The film’s opening starts off like a quirky horror thriller setting you up for a big scare. And that’s how Damien meets his love interest Danielle. Their causal relationship goes on for months until Danielle makes clear her feelings and states that she wants more than just causal hookups. Damien is left with an ultimatum to decide if he really wants to keep the relationship. If he shows up for brunch to meet her mother, she’ll know he is serious. Terrified of his true feelings, Damien had no choice than to accept this breakup but his mind and inner feelings begin to spin out of control with haunting visions of commitment, just in time for his home town best friend to visit him in Los Angeles.
The fear of falling in love can be very overwhelming for many as is the case of Damien in Philophobia. He tries to deflect from his emotional strife by finding ways to have fun with his peers, as his way take his mind of things. But he’s weighed down at every turn by the decision he has to take and what seems like a deadline steadily inching closer.
You can’t help but noticed the distinctive use of blue and red lighting and streaks that was consistent in all the night time external and internal scenes. And even mildly visible in the day time scenes. This was also complemented in the choice of color pallet used for the grading of the day external shots as well. The consistent color theme was aesthetically pleasing and it also seemed to accentuated the state of confusion that Damien might have been facing, torn between the good or bad that could come out of love. Hence the cool blue and then the warm red contrasts artistically capturing those states.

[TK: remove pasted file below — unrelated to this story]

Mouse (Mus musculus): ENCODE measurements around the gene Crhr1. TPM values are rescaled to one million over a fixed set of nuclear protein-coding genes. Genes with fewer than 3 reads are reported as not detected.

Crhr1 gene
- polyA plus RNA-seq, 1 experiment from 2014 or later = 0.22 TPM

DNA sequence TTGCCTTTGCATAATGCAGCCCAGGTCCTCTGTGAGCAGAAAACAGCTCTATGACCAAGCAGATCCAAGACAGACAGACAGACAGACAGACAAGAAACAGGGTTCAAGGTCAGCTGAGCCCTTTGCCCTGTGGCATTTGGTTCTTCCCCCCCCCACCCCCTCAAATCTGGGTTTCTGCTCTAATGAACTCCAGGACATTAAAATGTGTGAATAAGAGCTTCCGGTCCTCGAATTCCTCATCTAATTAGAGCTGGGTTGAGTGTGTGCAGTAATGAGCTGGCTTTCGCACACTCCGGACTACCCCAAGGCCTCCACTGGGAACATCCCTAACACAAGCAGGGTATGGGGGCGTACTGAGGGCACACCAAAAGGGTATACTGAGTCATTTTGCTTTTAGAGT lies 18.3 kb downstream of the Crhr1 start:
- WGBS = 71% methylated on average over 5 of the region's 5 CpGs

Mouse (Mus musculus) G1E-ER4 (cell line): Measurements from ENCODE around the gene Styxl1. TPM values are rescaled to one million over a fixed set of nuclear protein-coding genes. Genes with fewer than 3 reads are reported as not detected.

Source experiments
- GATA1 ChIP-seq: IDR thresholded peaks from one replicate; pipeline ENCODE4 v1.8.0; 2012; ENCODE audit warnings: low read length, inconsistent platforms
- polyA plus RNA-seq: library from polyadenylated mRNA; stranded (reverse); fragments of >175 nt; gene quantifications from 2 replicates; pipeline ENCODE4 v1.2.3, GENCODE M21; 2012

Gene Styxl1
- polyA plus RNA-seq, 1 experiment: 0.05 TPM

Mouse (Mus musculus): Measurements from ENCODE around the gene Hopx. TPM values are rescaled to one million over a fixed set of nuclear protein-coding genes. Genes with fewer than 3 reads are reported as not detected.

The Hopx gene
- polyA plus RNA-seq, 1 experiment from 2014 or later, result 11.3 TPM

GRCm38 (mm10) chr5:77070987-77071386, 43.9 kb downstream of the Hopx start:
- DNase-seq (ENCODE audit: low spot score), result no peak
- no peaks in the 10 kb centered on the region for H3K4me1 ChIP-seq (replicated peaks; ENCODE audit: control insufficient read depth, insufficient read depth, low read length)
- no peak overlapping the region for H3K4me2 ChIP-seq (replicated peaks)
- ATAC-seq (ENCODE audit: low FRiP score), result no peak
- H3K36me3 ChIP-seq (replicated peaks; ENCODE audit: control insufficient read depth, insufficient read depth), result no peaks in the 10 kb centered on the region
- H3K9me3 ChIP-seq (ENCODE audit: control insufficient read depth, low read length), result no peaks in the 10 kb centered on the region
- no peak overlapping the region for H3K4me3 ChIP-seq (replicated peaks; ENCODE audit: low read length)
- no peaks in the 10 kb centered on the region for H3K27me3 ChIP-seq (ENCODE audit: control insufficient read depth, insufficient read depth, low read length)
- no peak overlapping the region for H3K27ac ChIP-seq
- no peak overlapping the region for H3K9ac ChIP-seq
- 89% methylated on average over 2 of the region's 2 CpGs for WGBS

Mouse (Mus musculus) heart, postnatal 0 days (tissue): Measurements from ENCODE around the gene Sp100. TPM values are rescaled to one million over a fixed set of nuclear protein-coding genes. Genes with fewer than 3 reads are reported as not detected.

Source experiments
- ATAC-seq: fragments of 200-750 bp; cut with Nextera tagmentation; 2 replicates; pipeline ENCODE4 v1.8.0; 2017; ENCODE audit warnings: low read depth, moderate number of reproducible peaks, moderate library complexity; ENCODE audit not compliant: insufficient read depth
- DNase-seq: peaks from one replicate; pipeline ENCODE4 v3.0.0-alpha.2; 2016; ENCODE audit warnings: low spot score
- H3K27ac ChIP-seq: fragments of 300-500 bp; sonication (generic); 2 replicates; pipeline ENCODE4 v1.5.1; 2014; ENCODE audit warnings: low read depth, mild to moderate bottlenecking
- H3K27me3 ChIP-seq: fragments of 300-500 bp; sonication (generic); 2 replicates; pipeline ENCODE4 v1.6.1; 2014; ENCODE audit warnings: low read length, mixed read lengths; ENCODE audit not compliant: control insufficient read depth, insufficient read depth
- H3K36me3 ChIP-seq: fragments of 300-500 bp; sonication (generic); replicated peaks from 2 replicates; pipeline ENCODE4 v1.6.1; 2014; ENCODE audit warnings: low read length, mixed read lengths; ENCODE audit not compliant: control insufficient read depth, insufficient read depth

The horror elements are mild at best, with a lot of its effect hinged around sudden, unexpected attempts to scare the viewer. But that did not work most of the time. It turned out more funny than scary as you are left to laugh at Damien’s predicament than to sympathize with him. But most of the strong humor in this film is in the quick-witty responses from Damien to his peers. Somehow giving, testament to the character’s back story as a successful podcaster.
What’s more amusing about this film is how you can almost predict its ending right from the start, but you are still kept engaged and curious to see how it is going to reach that climax. It manages to stay adequately entertaining and pleasurable to sit through. The satisfaction is in seeing how Damien deals with his struggles and matures to that point where he decides to face his fears.
GhMoviefreak.com rates this film a well deserving 6.8/10. For something that starts off like a typical boy meets girl story, it is unique and oddly satisfying. The story presents to us flawed characters in the crudest ways and puts a humorous and horrific spin on a subject that could evoke varying feels from any group of viewers.
Director Tyler Cole and writer Aaron Burt, (who also doubles as the lead in this film’s) take on the concept of philophobia clearly is something shot on a small budget but well thought out and delivered on. The end result is unique in its own way and is something that suffices at possibly putting both names in any conversation on memorable and daring romantic comedies.
Philophobia: Or The Fear Of Falling In Love will be released starting from 12th November, 2019 and is something you can check out with friends. It is absolutely something I would recommend for anyone who isn’t sure of their feelings or emotional state for someone they see as a love interest.
Watch Trailer Below